Tag Archives: backwards compatible

2018 Game Review Haiku, #21 – Brave

This princess thirsts for
Generic monster fodder
Her bow screams–Mor’du!

For 2018, I’m mixing things up by fusing my marvelous artwork and even more amazing skills at writing videogame-themed haikus to give you…a piece of artwork followed by a haiku. I know, it’s crazy. Here’s hoping you like at least one aspect or even both, and I’m curious to see if my drawing style changes at all over three hundred and sixty-five days (no leap year until 2020, kids). Okay, another year of 5–7–5 syllable counts is officially a go.

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Brave’s videogame transformation is not surprisingly rote

I’m sure I wasn’t alone in being slightly baffled as to why Brave, that character action romp from 2012 developed by Behaviour Interactive and published by Disney Interactive Studios, not to be mixed up with another similar-sounding series, was being offered as a Games for Gold freebie this month for those on Xbox One and Xbox 360, but then I realized it is probably the closest thing Microsoft has that’s Irish-like in honor of St. Patrick’s Day. I mean, let’s look at the facts–Scotland is totally near Ireland, and Kelly Macdonald’s deeply relaxing and soothing accent might as well be coming out of a banshee’s mouth. I guess those are all the facts.

Actually, no, another fact–I love Brave. I’m specifically talking about the animated movie here, the one where Princess Mérida, determined to make her own path in life, defies a custom that brings chaos to her kingdom. Granted one wish, she must rely on her bravery and ultra-good archery skills to undo a beastly curse and bring about peace to both her kingdom and family. That said, I do not love the videogame version of Brave, though I have just about squeezed every bit of entertainment from it by the time this post goes public. By that, I mean I popped all but one Achievement, the one for beating the game on its hardest difficulty setting.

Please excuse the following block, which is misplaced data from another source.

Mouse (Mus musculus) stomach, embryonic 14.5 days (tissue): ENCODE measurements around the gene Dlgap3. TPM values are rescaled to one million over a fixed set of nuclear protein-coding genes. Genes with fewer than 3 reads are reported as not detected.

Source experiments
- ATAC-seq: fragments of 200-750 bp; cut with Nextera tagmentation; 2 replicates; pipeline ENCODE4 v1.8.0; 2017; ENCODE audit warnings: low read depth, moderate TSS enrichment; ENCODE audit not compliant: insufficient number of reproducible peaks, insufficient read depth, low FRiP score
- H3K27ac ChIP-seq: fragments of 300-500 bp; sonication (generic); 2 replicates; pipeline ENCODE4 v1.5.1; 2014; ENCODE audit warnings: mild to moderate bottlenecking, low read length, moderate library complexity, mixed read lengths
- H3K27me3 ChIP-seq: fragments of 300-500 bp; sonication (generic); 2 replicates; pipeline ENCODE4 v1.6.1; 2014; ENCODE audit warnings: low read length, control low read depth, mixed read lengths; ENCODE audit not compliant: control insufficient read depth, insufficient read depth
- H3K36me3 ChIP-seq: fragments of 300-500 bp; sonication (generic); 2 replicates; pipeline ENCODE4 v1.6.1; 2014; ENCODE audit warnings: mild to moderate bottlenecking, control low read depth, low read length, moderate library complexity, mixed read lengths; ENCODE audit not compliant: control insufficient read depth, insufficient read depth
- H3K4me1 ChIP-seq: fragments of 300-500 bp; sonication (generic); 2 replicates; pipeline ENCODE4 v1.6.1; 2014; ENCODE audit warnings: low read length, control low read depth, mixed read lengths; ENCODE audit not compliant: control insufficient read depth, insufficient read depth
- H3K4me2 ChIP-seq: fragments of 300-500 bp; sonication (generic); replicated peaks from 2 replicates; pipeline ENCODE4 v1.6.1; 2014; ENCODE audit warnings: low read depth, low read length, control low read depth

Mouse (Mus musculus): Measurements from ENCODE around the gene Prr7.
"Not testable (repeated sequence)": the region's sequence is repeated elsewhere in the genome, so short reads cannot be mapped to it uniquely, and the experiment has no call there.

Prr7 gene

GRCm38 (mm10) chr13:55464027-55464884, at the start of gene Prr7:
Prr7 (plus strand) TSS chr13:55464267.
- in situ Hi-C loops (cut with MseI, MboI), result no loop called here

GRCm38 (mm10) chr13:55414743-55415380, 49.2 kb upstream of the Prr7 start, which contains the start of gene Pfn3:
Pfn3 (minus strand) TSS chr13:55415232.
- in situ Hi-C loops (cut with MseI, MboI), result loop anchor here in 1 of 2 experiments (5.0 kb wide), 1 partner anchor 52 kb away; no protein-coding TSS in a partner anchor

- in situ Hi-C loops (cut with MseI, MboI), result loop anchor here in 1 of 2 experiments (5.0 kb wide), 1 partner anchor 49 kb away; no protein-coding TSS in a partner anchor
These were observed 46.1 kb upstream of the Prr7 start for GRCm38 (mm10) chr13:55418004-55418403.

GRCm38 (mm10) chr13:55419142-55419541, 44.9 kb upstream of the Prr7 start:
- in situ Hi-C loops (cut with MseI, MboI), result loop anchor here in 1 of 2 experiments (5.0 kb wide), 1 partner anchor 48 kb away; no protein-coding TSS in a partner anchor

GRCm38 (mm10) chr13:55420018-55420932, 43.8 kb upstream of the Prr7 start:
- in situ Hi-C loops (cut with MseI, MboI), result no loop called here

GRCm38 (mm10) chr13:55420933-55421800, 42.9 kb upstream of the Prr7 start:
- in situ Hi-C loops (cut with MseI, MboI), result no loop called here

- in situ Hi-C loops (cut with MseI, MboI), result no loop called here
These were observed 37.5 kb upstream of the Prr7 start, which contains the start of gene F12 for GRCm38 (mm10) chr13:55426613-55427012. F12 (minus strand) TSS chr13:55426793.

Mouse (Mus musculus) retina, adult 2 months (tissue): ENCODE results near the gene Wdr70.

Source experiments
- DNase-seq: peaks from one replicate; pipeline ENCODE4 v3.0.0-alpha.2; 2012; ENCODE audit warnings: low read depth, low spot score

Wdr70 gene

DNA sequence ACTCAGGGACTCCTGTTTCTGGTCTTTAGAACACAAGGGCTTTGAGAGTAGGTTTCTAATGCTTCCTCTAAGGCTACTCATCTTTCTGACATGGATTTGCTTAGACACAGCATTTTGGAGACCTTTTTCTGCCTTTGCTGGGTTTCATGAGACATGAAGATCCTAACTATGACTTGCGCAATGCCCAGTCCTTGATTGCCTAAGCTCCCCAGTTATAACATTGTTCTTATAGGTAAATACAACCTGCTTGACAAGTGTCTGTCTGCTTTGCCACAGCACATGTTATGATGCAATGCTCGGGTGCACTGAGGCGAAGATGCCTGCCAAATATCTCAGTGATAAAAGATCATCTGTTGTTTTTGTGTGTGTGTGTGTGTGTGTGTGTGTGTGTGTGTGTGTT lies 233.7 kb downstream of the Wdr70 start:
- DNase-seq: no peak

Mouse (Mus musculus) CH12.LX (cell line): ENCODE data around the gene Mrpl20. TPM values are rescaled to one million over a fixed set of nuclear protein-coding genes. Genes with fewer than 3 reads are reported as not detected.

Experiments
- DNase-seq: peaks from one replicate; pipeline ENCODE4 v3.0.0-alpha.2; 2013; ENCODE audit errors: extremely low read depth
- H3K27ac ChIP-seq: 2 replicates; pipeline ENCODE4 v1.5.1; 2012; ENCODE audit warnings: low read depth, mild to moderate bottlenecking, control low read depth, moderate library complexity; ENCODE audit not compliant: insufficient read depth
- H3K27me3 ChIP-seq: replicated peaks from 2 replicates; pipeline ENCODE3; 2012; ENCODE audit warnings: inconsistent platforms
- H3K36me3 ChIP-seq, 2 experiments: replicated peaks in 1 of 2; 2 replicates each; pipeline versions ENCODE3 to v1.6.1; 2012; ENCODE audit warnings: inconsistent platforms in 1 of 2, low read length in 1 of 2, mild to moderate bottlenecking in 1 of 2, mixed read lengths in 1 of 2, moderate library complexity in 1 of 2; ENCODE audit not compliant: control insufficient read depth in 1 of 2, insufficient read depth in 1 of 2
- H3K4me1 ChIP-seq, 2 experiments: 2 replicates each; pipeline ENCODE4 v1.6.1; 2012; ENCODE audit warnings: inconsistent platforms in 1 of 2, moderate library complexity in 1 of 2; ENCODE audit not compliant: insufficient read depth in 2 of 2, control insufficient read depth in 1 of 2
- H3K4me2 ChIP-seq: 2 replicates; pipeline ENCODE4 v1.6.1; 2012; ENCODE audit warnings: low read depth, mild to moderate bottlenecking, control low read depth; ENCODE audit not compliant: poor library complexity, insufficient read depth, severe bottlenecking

This tie-in take on Brave doesn’t follow the film’s events scene by scene. Instead, it’s kind of a side happening, with Mérida chasing after her mother, now in bear form (uh, spoilers?), and discovering that a magical blight has befallen the land. To stop it, she’ll need to defeat Mor’du, along with a number of generically traditional evil creatures. There’s under ten levels to get through, and you’ll do them linearly, and they are all linear themselves, following almost the same exact progression, but more on that in a bit. The story never really becomes its own thing and never rises above an excuse to have a bunch of monsters to destroy; at least the hand-drawn cutscenes are more interesting to watch than the ones using in-game graphics, which, and this is not uncommon for this generation, are extremely ugly and lacking life, character. I mean, the inside of any castle section might as well be from the chopping floor for Demon Souls or Oblivion.

Brave‘s gameplay is far from courageous or anything unique. There’s running around, jumping on platforms, loosing arrows, and hitting plants and enemies with your sword. Oh, and I can’t forget the section where you play as her bear-mother Elinor, or the parts where you control her bear-brothers to solve beyond straightforward puzzles involving levers and switches. Honestly, I was surprised to discover that this kind of played like a twin-stick shooter. Using the right stick, you can loose an arrow in mostly any direction and change the element it is based on–earth, fire, wind, or ice–which is necessary for affecting the environment, as well as dealing more damage based on an enemy’s weakness. Fire boars hate ice, for instance. That said, the arrows sometimes don’t go where you want them to, and it reminded me a lot of trying to hit enemies in the background in Shadow Complex.